Bazel-Shoham elucidates this argument by analyzing the behavior of female directors who are most often outnumbered by their male counterparts. Her interviews with female leaders suggest that being in a minority puts more pressure on women to not make mistakes and make data-driven decisions.

She elaborates, “We realized that female directors felt they were ‘under a magnifying glass’ most of the time and were judged more stringently than their male colleagues.” This made them make more conservative decisions, which usually translated into making lesser high-risk R&D investments. However, teams that quantified their results better supported performance-based compensation where incentives are measurable and dependent on the actual outcome rather than on vaguely defined promises.

Organizations often use performance-based incentives to motivate managers to make riskier but potentially profitable long-term investing decisions. Bazel-Shoham says, “We observed that such remuneration systems encourage CEOs and senior management to engage in more R&D activities.” With women involved, boards more often supported this form of compensation, in affect encouraging managers to make more of these investments. Bazel-Shoham found that these actions successfully mitigated women’s effect of being more risk-averse.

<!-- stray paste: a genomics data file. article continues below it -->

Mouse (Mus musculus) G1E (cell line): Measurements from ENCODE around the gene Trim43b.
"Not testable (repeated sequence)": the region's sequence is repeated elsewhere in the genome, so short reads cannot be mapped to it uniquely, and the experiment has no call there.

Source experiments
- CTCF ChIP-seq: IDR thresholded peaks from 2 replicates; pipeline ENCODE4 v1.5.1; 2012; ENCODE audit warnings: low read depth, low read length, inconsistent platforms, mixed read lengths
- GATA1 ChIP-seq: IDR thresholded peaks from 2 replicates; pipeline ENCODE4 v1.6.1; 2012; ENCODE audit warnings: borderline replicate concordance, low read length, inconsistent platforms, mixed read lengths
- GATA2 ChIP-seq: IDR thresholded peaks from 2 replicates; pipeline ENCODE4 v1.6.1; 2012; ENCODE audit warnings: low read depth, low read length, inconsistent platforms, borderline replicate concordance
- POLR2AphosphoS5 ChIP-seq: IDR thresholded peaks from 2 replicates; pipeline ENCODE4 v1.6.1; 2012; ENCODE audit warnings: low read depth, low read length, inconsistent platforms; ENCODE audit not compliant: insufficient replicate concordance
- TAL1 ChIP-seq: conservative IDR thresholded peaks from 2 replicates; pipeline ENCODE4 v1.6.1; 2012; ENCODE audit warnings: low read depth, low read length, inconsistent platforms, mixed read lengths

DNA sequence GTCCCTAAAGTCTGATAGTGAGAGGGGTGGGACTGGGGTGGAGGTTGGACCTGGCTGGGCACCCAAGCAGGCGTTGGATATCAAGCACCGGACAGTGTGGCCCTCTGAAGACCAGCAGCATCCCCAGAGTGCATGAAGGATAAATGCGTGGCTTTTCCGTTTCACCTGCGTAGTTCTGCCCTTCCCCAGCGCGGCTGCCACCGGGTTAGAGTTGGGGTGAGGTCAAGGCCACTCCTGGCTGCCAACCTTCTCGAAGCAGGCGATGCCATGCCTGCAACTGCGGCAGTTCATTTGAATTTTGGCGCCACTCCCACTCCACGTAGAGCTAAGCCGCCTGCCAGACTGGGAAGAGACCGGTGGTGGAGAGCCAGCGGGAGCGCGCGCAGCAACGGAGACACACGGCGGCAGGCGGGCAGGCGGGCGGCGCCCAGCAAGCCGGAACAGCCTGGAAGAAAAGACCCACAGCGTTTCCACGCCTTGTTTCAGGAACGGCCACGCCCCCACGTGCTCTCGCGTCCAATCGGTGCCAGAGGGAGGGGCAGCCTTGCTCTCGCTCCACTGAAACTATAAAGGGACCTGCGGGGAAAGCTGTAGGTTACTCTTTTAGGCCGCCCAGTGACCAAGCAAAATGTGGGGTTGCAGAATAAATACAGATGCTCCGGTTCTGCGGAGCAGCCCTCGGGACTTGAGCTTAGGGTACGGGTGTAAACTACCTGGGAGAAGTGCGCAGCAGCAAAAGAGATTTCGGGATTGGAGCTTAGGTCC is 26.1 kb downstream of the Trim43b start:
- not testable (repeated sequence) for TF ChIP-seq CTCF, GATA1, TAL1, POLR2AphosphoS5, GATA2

Besides indirectly increasing R&D spending, Bazel-Shoham notes having even one woman on the board of directors significantly influences how the board behaves, the decisions it makes and their resulting outcomes. To illustrate this, she quotes an experience of a male CEO of a large educational organization. “The women directors read all the materials ahead of time, have specific questions and are more professional than the others,” he says. “They have changed the organizational culture of the board. The men, in turn, have started to prepare themselves better as well.”

Underrepresentation of women on boards of directors continues to be a pressing issue to shareholders and society at large. However, organizations are slowly understanding the strategic importance of leveraging a more diverse top management team. With rapidly changing market dynamics, leveraging the power of gender diversity is beneficial for the long-term success of businesses.